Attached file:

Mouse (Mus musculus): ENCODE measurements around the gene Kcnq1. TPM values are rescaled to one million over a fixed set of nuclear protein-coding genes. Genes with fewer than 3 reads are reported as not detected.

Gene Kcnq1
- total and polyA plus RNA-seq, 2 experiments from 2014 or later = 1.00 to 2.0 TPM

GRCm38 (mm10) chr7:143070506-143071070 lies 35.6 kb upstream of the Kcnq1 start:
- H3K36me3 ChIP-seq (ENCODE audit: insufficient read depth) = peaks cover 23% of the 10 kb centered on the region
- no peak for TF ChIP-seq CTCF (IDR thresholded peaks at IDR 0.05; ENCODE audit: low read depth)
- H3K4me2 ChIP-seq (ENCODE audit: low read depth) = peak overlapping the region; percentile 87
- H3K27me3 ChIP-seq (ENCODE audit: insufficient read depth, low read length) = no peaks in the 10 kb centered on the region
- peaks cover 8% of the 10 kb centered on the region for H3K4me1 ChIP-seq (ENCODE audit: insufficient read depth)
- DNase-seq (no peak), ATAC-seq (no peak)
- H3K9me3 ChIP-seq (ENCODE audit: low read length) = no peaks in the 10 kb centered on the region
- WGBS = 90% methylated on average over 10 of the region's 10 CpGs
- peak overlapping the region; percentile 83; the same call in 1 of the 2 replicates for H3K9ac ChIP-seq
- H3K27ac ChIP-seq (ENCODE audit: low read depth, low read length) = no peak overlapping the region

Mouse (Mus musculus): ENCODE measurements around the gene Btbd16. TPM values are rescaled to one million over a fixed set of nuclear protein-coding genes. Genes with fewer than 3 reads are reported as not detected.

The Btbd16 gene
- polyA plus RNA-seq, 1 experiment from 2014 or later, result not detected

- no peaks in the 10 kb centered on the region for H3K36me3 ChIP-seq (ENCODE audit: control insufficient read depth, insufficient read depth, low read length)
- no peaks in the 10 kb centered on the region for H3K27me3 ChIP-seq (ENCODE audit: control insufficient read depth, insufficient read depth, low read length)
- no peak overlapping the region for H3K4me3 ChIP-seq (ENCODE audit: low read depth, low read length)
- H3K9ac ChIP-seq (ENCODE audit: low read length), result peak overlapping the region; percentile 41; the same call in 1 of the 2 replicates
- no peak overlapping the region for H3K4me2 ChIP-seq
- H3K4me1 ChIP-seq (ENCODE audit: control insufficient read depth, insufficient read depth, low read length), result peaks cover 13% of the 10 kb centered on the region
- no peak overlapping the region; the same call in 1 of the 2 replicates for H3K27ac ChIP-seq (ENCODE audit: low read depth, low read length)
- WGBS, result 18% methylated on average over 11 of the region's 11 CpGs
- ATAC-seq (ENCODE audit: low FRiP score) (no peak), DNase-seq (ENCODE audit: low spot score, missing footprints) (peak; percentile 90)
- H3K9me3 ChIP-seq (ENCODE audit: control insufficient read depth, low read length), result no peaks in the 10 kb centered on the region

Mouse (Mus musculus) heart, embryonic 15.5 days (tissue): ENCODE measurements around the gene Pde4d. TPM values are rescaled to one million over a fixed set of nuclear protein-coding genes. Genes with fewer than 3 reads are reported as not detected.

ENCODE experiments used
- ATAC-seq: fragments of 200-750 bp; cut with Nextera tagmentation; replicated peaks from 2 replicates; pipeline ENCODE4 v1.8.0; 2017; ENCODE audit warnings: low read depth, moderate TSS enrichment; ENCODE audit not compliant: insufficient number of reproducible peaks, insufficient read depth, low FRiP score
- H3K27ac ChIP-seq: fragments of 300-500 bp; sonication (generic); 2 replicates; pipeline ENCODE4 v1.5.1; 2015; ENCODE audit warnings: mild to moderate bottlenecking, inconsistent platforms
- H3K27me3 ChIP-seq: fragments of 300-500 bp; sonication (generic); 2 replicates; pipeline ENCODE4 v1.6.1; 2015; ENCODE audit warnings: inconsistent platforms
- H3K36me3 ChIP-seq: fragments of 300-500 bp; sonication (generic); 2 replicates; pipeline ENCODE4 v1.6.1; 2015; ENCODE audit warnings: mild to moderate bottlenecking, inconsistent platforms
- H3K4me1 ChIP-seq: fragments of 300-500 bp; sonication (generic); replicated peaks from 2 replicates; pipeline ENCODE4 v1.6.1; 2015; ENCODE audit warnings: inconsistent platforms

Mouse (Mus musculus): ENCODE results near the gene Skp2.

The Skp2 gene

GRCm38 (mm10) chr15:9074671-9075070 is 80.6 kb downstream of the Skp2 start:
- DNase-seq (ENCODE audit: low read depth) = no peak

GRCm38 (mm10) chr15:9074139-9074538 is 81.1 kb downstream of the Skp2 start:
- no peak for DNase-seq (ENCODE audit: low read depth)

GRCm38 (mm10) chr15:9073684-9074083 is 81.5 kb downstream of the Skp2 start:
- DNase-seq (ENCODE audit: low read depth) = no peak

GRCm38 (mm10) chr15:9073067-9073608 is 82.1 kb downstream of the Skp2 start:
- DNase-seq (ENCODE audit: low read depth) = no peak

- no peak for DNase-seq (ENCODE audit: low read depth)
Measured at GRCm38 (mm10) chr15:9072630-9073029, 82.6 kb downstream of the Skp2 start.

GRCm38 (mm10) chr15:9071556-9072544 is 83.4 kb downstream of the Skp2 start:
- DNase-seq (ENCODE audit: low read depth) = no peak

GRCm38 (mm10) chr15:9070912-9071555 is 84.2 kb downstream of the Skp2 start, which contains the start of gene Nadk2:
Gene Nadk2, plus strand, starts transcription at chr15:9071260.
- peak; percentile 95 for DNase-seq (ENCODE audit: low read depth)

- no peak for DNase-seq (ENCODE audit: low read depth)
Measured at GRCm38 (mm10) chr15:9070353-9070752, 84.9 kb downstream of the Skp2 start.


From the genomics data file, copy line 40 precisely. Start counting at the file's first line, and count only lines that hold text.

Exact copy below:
- no peak for DNase-seq (ENCODE audit: low read depth)